Now is when he must decide precisely how to start cutting back the Fed’s massive, high-wire bond-buying escapade.
Now is when we’ll see how treacherous it can be to unwind a speculative bubble.
And now is the time you need to be prepared for the far-reaching impacts — not only on bonds of every stripe and color, but also on your stocks, ETFs, and mutual funds … your residential and commercial real estate … your business, your job, your retirement … and virtually every financial plan you’ve made or thought of making.
This is why Money and Markets interest-rate specialist Mike Larson has been standing on the rooftops to broadcast his warnings of sharply higher rates ahead.
And it’s also why I want to share with you the thoughts of another interest-rate prognosticator — my father, J. Irving Weiss.
My father began studying interest rates in the late 1930s, including work with the world’s most prominent interest-rate historian, Sidney Homer.
Dad’s unique viewpoint: Rising interest rates are not caused just by rising inflation. An even bigger factor is the relative size of the nation’s DEBT MONSTER.
As long as the debt monster continues to grow at a rapid pace, he argued, any attempt by the government to hold interest rates down is bound to backfire. Ultimately, the Fed has no choice but to remove its lid on interest rates and let them explode higher.
Based on this theory, Dad not only predicted the greatest interest-rate surge of modern history (in the late 1970s), but he also pinpointed the ultimate top in interest rates years ahead of time: 13% for long-term U.S. Treasury bonds, 17% for 3-month Treasury bills.
As you’ll see from his writings of the 1990s, which I’ve excerpted below, his insights are still directly pertinent to what’s happening today.
Why the Fed Can Never Unwind a Bond Bubble Gradually
by J. Irving Weiss (1908 – 1997)
As I write these words sitting on my easy chair, my grandson is writing his own words with my discarded papers.
Little does he realize that this story will affect him even more than it affects me.
Unfortunately for both of our generations — and especially for his — the U.S. Federal Reserve is no longer in the business of controlling inflation and moderating economic excesses.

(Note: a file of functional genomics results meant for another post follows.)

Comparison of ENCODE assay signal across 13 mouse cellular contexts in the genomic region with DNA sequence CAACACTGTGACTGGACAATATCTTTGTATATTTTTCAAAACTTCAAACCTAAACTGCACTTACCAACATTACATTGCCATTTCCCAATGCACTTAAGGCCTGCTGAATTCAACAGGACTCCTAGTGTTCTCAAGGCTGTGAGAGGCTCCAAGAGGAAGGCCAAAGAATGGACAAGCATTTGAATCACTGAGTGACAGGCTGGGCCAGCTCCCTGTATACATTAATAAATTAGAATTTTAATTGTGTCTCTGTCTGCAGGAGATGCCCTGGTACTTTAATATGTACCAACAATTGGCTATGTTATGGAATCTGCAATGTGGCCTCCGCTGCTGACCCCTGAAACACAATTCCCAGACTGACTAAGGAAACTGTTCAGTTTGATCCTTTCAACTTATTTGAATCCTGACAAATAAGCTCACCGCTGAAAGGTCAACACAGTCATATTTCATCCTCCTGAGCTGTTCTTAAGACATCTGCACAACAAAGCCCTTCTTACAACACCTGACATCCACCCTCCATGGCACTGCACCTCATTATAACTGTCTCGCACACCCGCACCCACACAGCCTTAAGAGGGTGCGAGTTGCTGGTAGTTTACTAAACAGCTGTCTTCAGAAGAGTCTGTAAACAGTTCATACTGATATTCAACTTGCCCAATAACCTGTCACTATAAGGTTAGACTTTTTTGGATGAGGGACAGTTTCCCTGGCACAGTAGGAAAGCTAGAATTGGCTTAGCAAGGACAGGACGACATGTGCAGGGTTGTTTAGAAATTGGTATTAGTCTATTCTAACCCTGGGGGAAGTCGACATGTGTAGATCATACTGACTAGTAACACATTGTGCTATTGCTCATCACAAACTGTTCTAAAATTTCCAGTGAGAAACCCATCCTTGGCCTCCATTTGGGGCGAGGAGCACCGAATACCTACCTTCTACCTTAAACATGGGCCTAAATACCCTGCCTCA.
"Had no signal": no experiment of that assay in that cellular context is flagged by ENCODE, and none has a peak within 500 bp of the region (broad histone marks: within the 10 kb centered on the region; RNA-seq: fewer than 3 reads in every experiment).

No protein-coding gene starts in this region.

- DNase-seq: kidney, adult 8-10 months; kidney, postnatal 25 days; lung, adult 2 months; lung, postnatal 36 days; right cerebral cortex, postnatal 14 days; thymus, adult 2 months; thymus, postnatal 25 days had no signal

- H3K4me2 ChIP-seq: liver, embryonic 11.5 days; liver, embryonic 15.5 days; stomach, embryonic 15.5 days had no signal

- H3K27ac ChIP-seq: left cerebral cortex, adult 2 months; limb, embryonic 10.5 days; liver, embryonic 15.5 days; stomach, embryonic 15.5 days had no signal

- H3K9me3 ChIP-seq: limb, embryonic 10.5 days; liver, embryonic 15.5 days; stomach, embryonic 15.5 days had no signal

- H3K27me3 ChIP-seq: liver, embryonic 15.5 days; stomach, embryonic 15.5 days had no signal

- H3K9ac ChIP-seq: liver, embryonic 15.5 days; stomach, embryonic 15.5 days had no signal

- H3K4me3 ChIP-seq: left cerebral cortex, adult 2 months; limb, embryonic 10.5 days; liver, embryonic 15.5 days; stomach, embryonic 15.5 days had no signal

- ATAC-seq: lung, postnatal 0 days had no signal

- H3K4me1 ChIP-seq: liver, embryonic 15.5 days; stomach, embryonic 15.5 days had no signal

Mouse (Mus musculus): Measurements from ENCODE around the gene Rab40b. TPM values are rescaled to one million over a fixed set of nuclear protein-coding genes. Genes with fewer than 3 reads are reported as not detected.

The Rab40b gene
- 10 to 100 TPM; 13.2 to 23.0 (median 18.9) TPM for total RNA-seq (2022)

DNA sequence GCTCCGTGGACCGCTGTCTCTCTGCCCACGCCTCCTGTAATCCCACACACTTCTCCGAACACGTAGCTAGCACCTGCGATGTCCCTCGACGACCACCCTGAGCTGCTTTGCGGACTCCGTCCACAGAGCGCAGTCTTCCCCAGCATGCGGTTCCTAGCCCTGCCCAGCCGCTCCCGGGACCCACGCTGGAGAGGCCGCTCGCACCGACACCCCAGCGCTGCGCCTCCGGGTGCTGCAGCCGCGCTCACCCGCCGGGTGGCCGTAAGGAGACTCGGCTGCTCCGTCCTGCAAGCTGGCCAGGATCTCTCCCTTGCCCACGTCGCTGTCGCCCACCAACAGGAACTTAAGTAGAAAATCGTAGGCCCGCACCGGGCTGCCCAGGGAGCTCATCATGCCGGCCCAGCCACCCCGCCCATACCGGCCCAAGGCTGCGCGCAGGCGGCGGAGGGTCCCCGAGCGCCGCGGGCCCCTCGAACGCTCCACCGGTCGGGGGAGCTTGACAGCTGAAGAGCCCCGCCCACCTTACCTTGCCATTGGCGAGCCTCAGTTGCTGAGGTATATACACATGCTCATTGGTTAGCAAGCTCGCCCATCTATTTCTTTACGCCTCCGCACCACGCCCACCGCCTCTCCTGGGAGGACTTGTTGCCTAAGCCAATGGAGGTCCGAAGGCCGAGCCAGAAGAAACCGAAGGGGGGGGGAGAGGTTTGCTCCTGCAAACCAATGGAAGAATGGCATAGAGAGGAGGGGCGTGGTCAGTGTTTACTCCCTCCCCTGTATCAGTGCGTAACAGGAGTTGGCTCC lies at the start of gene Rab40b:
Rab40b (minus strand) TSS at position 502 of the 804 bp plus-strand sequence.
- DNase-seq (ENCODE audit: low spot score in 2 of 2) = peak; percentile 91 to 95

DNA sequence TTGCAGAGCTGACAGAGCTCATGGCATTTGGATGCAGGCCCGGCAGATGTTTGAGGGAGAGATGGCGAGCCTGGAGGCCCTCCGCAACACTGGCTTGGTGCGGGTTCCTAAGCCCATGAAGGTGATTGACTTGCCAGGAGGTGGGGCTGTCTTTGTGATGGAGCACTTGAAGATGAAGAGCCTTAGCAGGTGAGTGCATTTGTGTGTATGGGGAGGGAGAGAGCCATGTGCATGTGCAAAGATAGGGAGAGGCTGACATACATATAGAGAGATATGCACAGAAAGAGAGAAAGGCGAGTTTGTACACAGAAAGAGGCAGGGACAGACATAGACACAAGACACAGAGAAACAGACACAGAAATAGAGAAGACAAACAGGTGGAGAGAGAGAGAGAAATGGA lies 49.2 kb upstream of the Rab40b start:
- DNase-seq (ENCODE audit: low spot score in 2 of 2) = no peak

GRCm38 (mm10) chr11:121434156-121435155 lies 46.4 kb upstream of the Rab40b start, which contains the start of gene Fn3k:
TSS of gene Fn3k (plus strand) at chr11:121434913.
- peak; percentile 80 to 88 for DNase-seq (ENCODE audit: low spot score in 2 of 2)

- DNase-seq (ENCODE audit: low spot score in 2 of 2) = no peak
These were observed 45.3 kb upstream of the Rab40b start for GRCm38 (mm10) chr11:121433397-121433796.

It’s in the business of creating them.
You see, for the Fed to create a speculative bubble is relatively easy — especially in the bond market. All it has to do is ease money aggressively and pump liquidity into the economy consistently. Then, speculators rush out of safety and into risk, fueling the bubble.
Unwinding the bubble, however, is another matter entirely. Even the Fed’s most gentle and subtle pinprick can unleash panic selling in the bond markets that’s beyond anyone’s ability to control.
Case in point: The speculative bubble in bonds that the Fed created in the 1970s.
The bubble started under President Richard Nixon in 1969 when the Fed began pumping money into the U.S. banking system in huge amounts.
The Fed under Nixon thought this was the only way to revive a moribund economy. But the Fed’s critics — especially economists from the Chicago‑Saint Louis monetary school — thought the Fed was crazy.
At a meeting held in West Germany in June 1971, they asked:
Why has the Fed suddenly doubled the rate of growth in the money supply?
Why has the Fed stepped into the credit markets with one of the strongest attempts at monetary expansion in history?
Have they gone berserk?
The reply from Fed officials went something like this:
Imagine interest rates soaring to the 17% level, the housing market falling apart, unemployment rising to new heights while economic activity is almost frozen! That’s what would happen if we had followed a policy of gradual monetary expansion.
What the Fed officials didn’t realize is that, by the end of that decade, all this would wind up happening anyhow — with the added “bonus” of an out‑of‑control deficit and double‑digit inflation.
But they apparently didn’t care about the future. All they cared about was the here and now.
The Nixon Devaluation
Then, on August 15, 1971, Nixon decided that all that money pumping was still not enough to get the economy going fast enough — let alone doing so while keeping inflation under control. So he announced a series of economic bombshells:
He imposed a ninety‑day wage‑and‑price freeze. He declared a 10% surcharge on imports. He eliminated the requirement that the dollar be backed by gold held in Fort Knox. Most shocking of all, he unilaterally abrogated the international agreement — made at Bretton Woods in 1944 — designed to maintain stable world currencies.
This was a direct, frontal attack on everything I had lobbied for. Nearly all my life I fought to help the United States maintain a sound currency. Even Nixon himself, when he was Vice President, had thanked us personally for our efforts. Now, in one fell swoop, he did more to destroy the dollar than any U.S. president in modern history.
His wage‑price freeze was a joke. Just as soon as the freeze was removed, pent‑up inflation took off.
But it was the devaluation of the dollar which was the worst of all. Before Nixon’s devaluation, the dollar was the sun around which all other currencies revolved. After Nixon’s devaluation, it suffered collapse after collapse after collapse.
The growth in America’s labor productivity, which had been increasing with only minor interruptions for nearly two hundred years, slowed down — a prelude to actual declines that would start by the end of the 1970s.
And it was due to this decline in U.S. productivity that, years later, other industrial nations, such as Japan, Korea and Taiwan, took over as world leaders in manufacturing and trade.